The following article was first published on 4 October 1981 under the title “Capitalism Stands in the Way of Social Advance” in the “Talking Point” column of the Sunday Mail of Salisbury, Zimbabwe, where the Prime Minister Mugabe has just announced that his Party will rule for ever. Ian Smith was more modest; he merely spoke of ruling for a thousand years. It is up to the working class, armed with the ideas expressed in this article, to bring Mugabe’s ambitions to nought.
The dominant society, worldwide, is capitalism. It is international and it is existing now in Zimbabwe, in a less developed form than in, say, Europe or America or Russia. Capitalism is only a name for a type of society characterised by the way people living together under it have certain dealings or relations with each other in the everyday affairs of life.
It is called by this name, capitalism, because the means of production and distribution of commodities under it, the land, factories, railways, etc., are owned by capitalists, that is, by people possessing large amounts of money that they have invested so as to acquire ownership of these means of production and distribution.
They may be landlords with their money invested in land and buildings, and draw their income in the form of rent. They may be owners of factories or trading concerns, or they may have shares in a large number of companies and receive their income in the form of profits.
Lastly, they may have invested their money by making loans to manufacturing or trading capitalists, or by lending it to the Government or councils. They then received “interest” on the loan. All these groups are alike in that they live by receiving income from their investments, a private property income.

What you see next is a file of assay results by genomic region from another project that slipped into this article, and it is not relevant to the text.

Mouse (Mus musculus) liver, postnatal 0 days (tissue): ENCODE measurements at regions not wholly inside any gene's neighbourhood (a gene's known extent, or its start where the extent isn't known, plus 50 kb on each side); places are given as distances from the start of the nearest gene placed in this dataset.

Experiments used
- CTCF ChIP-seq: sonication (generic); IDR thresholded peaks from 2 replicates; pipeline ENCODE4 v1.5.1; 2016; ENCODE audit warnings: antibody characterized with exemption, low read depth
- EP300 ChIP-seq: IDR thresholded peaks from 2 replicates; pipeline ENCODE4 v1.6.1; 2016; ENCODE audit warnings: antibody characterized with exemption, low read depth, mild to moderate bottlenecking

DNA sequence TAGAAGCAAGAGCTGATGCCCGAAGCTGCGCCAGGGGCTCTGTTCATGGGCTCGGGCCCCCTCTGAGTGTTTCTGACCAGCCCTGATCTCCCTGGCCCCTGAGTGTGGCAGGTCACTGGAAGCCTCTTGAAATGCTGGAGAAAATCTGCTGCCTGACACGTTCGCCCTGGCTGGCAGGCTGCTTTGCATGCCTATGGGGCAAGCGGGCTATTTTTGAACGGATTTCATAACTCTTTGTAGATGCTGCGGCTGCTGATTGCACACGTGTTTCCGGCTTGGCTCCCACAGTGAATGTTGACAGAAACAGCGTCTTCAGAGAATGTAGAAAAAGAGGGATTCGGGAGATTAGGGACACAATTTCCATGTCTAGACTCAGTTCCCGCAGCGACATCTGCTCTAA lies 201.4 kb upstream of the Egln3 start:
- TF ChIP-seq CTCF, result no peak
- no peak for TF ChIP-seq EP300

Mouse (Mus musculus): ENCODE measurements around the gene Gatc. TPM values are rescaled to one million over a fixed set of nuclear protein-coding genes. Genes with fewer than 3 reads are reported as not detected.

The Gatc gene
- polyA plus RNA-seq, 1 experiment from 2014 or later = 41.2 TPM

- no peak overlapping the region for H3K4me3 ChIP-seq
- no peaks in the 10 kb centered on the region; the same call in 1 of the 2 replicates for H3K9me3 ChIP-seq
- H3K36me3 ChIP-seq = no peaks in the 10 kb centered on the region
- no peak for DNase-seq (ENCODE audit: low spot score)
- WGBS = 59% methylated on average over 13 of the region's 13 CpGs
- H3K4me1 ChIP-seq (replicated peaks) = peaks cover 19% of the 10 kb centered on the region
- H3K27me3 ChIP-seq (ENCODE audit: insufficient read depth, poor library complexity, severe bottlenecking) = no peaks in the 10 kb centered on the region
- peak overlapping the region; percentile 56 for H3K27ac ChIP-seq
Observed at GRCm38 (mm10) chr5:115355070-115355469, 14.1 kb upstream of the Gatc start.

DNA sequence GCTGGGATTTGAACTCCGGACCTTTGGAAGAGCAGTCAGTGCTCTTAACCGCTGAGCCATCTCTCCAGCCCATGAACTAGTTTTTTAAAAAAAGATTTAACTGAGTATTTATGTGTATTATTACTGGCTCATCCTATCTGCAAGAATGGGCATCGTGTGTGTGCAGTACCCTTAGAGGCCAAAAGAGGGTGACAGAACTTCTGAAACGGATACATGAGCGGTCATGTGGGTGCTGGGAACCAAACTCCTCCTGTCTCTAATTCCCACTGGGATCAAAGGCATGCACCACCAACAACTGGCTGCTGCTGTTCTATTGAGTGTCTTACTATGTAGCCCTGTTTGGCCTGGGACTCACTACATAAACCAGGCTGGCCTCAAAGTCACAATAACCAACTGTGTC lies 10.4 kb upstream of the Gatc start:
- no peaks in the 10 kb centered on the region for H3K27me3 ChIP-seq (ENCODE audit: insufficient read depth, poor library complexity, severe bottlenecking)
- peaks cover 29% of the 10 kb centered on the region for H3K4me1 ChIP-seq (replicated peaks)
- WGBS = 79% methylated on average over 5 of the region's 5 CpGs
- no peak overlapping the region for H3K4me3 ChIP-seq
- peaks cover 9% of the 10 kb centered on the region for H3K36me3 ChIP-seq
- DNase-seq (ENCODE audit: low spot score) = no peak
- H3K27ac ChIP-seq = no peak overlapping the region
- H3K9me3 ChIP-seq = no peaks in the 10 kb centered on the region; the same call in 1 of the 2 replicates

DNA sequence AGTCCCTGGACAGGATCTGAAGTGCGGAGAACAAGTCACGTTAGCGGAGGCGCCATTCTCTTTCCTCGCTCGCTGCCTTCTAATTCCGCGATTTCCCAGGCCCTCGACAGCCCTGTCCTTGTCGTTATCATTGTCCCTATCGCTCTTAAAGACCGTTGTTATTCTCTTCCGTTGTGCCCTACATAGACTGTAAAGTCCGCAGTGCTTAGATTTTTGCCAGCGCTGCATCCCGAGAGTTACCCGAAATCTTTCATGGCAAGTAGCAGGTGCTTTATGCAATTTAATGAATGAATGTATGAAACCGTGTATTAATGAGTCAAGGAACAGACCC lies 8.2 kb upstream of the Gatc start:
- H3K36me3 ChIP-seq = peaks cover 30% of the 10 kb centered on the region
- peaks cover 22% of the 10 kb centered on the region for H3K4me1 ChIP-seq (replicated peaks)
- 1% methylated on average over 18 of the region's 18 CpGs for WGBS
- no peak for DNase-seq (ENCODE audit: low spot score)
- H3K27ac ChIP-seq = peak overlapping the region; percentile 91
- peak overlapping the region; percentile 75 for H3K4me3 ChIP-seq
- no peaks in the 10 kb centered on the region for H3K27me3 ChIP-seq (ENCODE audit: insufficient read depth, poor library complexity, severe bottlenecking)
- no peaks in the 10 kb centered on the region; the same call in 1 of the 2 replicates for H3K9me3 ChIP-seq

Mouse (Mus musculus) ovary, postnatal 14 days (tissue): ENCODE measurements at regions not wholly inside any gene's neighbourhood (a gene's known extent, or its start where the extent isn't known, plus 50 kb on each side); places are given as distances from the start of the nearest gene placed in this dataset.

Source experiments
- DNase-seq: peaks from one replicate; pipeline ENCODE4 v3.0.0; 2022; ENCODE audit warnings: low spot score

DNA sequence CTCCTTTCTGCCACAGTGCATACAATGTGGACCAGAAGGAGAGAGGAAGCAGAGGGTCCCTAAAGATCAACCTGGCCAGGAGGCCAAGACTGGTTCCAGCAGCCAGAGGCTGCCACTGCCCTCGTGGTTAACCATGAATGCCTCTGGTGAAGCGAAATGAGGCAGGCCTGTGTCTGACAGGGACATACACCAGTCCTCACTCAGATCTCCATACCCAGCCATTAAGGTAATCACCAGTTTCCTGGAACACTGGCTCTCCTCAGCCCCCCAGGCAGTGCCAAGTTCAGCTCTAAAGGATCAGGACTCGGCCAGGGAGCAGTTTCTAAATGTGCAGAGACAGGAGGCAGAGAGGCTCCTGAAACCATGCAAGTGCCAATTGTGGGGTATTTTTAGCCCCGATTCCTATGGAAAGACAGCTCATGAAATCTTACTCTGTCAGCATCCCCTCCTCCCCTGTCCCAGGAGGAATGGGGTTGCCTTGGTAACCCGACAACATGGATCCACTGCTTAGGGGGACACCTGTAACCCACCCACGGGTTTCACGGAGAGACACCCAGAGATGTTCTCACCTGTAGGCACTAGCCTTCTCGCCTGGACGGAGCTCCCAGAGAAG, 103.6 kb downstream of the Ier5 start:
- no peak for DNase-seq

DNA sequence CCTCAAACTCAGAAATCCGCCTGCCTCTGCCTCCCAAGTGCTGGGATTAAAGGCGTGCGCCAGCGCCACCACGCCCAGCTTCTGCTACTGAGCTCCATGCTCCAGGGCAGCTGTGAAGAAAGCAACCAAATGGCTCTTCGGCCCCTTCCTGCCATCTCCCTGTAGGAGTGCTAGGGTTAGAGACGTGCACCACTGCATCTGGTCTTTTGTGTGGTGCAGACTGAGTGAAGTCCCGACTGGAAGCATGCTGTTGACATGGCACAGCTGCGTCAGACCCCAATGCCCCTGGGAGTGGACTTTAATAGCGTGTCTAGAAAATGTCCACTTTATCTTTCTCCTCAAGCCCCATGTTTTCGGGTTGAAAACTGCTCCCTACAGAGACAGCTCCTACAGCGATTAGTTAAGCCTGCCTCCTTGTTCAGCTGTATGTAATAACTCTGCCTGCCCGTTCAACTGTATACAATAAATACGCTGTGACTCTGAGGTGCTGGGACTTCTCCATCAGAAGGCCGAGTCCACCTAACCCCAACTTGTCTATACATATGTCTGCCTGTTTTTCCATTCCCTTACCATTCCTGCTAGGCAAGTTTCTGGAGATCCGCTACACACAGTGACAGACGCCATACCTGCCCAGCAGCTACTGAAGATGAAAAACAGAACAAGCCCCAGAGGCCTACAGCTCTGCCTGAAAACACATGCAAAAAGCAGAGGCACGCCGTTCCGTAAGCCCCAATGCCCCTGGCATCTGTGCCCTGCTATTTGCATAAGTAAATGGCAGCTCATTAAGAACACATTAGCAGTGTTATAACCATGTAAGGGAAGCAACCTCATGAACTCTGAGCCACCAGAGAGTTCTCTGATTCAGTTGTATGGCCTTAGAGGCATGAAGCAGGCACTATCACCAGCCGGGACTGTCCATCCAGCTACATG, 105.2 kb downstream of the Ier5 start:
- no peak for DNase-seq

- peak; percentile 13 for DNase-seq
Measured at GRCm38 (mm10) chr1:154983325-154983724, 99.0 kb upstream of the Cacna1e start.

The working class, by applying their energies to nature-given material, produce all of the necessities and luxuries which the whole of the population consume; but as employees they receive a wage or salary which provides them only with the means of subsistence for their maintenance and their families.
The workers in, say, three days’ work a week, produce an amount equal to what they receive as wages: the rest of the week their work produces a “surplus value" out of which are derived the rent, interest and profit of the propertied class, their private property.
Here is the root cause of working class poverty. The workers are carrying the propertied class on their backs, the workers are an exploited class under capitalism.
It has been necessary to describe briefly capitalism to begin understanding in what direction Zimbabwe is going.